It’s easy to get lost in the juicy details of the Gregg Berhalter and Gio Reyna drama. The constant statements from those involved are hard to ignore. But what they obscure is a sadder, scarier reality.

We are three years from a North American World Cup. Yet, US Soccer has no plan for how to maximize the opportunity in front of it.

The US Soccer Federation has no problem coming up with arbitrary deadlines for projects. Some of us older fans remember when the Bradenton Academy would win us a World Cup by 2010. We are not hearing firmly from the Federation, though, that 2026 is our goal to win a World Cup. Some of that may be lessons learned from 2010. Some may be fear of being too aggressive.

The problem is there will never be a better chance at winning a World Cup than the one you are hosting, or co-hosting such as in 2026. We tend to think nations having a “golden generation” or strong youth programs always have a chance to win a World Cup. In a sense, yes, the Englands and Spains of the world are always competitive. But, outside of Brazil, no nation is a favorite in every World Cup. In reality, you need a confluence of factors to truly compete. The next World Cup in 2026 brings those factors together for the United States.

Why 2026 is the best opportunity for the United States

The US finally has a pool of talent both domestically and internationally that allows competition at every position. The 2022 squad showed we Americans have a player pool diverse enough to fill out a competitive squad. It should be deeper and more experienced in 2026.

The second biggest factor is location. Hosting a World Cup does not guarantee success. Still, history shows it definitely helps. Whether its comfort with surroundings or home crowds, hosting tough international matches gives a team an advantage.

The Federation, however, is treating this like just another World Cup cycle. While Berhalter is taking in Premier Leagues matches and current players are opining on the controversy, US Soccer is saying the plan is to hire a GM first before turning to the head coaching position. While that may make sense in another cycle, your priority now is positioning yourself to win. Not hiring a manager until you’re three years out. Doing so deprives the senior squad time to change if you make the wrong first hire.

What should the Federation be doing if it was serious about winning a World Cup in 2026?

The potential plan for US Soccer ahead of 2026

1. Say it publicly.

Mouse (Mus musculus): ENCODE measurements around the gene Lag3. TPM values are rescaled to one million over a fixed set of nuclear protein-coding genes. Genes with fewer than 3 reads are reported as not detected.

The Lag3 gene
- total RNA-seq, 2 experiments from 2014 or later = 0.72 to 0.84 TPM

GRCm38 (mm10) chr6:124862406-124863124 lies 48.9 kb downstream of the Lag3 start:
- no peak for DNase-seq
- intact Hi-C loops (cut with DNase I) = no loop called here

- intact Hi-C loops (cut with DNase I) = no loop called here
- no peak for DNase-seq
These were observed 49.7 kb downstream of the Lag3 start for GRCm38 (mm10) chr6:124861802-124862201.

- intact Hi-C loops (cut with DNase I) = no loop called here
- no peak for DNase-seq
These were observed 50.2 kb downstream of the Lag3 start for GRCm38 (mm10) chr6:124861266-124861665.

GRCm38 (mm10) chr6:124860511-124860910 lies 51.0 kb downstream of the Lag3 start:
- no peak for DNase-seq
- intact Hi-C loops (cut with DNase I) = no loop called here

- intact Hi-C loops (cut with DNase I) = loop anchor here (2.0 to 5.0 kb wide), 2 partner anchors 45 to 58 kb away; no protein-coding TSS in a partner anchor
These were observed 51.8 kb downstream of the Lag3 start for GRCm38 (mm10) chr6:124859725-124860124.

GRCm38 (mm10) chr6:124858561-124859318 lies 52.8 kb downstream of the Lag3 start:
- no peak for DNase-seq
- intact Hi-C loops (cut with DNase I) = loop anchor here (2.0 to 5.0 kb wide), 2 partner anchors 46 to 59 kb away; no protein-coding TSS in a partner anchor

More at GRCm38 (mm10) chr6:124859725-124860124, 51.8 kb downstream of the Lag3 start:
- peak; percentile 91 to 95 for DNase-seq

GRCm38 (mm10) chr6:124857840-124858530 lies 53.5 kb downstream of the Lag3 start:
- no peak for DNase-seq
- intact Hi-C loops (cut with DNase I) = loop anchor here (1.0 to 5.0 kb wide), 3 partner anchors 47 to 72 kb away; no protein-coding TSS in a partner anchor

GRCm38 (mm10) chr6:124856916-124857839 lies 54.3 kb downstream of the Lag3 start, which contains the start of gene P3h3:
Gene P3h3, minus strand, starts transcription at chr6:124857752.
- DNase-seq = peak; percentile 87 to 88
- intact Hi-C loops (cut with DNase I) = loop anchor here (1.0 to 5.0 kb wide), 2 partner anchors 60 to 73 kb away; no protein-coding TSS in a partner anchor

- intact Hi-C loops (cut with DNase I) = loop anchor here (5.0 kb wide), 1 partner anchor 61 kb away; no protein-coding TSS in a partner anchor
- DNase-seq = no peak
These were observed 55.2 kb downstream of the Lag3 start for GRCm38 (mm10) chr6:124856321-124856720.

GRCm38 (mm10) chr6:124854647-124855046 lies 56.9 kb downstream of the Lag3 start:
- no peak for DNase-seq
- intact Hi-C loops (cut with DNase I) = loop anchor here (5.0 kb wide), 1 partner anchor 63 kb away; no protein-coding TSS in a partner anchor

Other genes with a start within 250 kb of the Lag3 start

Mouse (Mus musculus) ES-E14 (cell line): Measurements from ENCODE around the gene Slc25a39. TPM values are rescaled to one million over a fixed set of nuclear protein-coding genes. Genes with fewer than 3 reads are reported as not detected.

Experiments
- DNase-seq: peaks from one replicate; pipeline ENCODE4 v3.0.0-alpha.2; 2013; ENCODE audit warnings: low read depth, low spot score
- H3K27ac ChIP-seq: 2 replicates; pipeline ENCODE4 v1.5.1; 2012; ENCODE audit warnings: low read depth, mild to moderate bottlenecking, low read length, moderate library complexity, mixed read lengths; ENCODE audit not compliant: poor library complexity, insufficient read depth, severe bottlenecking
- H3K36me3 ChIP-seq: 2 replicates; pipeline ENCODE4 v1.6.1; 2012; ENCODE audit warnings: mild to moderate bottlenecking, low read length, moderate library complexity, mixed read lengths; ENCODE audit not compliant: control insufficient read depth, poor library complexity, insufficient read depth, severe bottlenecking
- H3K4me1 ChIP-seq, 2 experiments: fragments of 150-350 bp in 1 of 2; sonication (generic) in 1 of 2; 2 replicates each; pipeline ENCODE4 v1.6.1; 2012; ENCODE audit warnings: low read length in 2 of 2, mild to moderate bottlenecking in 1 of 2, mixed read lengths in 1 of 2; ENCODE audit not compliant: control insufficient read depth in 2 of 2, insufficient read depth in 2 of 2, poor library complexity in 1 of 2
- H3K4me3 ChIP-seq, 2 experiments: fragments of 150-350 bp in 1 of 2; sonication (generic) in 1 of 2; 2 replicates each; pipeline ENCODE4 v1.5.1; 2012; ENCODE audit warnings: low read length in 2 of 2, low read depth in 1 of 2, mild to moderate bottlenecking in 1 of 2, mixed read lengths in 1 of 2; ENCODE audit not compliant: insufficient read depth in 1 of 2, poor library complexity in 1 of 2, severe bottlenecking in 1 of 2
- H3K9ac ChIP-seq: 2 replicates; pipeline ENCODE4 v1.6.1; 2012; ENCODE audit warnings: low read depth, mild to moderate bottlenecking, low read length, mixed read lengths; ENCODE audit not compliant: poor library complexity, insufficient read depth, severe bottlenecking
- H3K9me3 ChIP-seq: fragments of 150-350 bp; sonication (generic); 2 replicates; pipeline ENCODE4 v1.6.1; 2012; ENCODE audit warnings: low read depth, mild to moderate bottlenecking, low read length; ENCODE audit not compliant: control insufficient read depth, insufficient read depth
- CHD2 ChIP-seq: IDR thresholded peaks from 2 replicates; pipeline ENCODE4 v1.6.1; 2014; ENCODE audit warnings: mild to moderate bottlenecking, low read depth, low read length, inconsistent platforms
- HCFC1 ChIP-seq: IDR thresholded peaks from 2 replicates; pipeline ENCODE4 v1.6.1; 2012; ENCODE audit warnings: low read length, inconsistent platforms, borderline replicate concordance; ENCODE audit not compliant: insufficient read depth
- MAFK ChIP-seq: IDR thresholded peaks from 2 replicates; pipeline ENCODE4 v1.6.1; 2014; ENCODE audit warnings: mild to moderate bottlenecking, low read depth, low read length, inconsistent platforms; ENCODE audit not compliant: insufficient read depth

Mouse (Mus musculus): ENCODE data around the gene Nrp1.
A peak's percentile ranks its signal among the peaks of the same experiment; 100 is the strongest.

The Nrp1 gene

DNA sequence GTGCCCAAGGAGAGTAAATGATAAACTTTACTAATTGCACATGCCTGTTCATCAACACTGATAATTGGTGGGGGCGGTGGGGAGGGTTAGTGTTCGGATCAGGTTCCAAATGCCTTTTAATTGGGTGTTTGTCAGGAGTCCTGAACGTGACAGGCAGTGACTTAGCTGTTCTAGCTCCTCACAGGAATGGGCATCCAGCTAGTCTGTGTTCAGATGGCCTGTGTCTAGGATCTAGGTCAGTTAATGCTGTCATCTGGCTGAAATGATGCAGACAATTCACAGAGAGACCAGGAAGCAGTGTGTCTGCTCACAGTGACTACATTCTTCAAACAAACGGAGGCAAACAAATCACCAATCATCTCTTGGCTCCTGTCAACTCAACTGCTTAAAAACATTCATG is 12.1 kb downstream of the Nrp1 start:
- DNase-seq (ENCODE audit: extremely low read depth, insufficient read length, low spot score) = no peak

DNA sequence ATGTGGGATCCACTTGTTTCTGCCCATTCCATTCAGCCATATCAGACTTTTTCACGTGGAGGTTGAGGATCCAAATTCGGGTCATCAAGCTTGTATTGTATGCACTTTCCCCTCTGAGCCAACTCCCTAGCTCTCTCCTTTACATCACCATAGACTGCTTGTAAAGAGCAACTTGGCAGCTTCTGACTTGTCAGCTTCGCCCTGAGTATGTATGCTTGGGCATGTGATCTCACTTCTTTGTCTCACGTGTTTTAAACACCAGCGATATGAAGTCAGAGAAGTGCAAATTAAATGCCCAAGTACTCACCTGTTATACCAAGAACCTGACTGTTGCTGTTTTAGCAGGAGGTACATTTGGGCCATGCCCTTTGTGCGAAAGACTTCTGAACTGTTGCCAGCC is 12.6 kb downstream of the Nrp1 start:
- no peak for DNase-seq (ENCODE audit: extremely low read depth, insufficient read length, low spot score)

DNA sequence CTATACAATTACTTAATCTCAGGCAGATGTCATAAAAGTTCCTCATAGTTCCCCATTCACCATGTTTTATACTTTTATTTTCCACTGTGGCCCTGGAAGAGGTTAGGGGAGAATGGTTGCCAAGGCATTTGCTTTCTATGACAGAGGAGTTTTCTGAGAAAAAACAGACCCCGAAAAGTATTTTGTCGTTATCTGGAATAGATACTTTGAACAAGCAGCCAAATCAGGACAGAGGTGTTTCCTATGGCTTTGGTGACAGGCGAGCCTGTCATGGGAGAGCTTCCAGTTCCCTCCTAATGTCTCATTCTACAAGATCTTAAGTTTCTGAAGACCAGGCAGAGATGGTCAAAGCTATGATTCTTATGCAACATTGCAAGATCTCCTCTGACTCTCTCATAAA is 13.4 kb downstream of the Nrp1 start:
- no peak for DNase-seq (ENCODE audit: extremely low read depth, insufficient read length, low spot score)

The CEO and President should hold a joint press conference to announce a new initiative, slogan and logo showing publicly their commitment to winning the men’s World Cup. Make it clear to everyone how important this is and how you realize you have been given an opportunity you may not get for decades to come.

2. Publicly end the Berhalter saga.

Is it fair he loses a chance at the job based on what’s happened? In any other situation, absolutely. But in an “all in” situation, his presence is a distraction. If he’s rehired, every time he and Gio Reyna are on the pitch together is a distraction. You need to minimize distractions. Distractions lose World Cups. USSF should thank him and say they will serve as a job reference for a professional club, but he should not be a candidate for the job until after 2026.

3. Interview now for coaching candidates and do it loudly.

Federations love to do things quietly, to avoid any blowback. In this case, you want to air everything to avoid distractions (again) after the hire. Leak every interview. Forget to redirect photographers standing outside interview rooms. Be blunt you will not hide anything because you want your eventual candidate to have been unofficially vetted by fans and the media.

4. Hire the coach you feel will win you a World Cup regardless of their background or experience.

Don’t put qualifiers on your candidates like they need to have MLS experience or speak Spanish. Let them hire a staff to fill in any gaps. Interview many candidates and spend time using preset, honest criteria finding the person who is the best for the men’s national team from 2023-2026. Don’t worry about 2027 or 2013, worry about 2023-2026. And make sure the people advising you or running the search have diverse perspectives and backgrounds.

5. Every decision on the men’s side is focused on winning a World Cup.

Be bold, be brutal, and be controversial. But make every decision as a federation with one question in mind: “does this win us the 2026 World Cup?” If the answer is no, go another way or choose another course.

The Federation needs to move past this drama now and set their sights on the obvious goal. It may not be fair to all involved and it may be tough to do, but it’s the smart and right plan for US Soccer.